Now you can see that the mass of the planet is pulling the space around itself. The greater the mass of matter, the greater the bending of space-time, and the greater its gravity.[5] This same principle applies to all matter in the universe.

Mass is solidified energy and is a property of matter. Energy is measured in Joules and consists of; radiation, kinetic energy, electromagnetic energy, nuclear energy, heat, chemical energy, electrical energy, magnetic energy, elastic energy, sound energy (waves) and mass. Einstein concluded that mass equals energy in the well-known formula E = mc². With E as the total energy, m stands for the mass in kilograms and c represents the speed of light in meters per second. This means that energy is equated with mass and vice versa. A small amount of mass equates to a very large amount of energy.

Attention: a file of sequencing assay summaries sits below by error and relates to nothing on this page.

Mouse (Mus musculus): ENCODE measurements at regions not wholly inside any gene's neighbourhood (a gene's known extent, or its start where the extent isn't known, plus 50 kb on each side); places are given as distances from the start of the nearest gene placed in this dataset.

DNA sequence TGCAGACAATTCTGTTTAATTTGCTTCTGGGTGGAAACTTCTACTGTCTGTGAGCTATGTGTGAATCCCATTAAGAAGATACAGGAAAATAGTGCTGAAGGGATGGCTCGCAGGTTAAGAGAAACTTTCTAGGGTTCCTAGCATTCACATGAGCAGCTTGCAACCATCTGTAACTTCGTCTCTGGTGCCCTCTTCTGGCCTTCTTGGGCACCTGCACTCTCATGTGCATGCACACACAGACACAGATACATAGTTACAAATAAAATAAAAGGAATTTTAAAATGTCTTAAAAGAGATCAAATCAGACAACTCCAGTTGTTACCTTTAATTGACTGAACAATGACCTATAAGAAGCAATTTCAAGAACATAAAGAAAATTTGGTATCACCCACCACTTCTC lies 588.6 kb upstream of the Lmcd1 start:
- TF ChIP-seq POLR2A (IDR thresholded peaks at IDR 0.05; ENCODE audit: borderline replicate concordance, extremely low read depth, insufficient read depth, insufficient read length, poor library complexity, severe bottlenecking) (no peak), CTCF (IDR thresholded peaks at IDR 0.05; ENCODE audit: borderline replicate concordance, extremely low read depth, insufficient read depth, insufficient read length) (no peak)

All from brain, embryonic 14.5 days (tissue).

The above variants of energy are regarded by scientists as positive energy. The zero-energy universe hypothesis assumes that an equal amount of potential negative energy is present in the attraction that exists between all positive energy particles. Stephen Hawking (2002) writes in his book ‘The Theory of Everything’ about negative energy, that two particles of matter that are close to each other have less positive energy than the same two particles that are far away from each other. Since you need positive energy to remove the two particles from each other, the energy of the gravity that keeps the particles together is negative.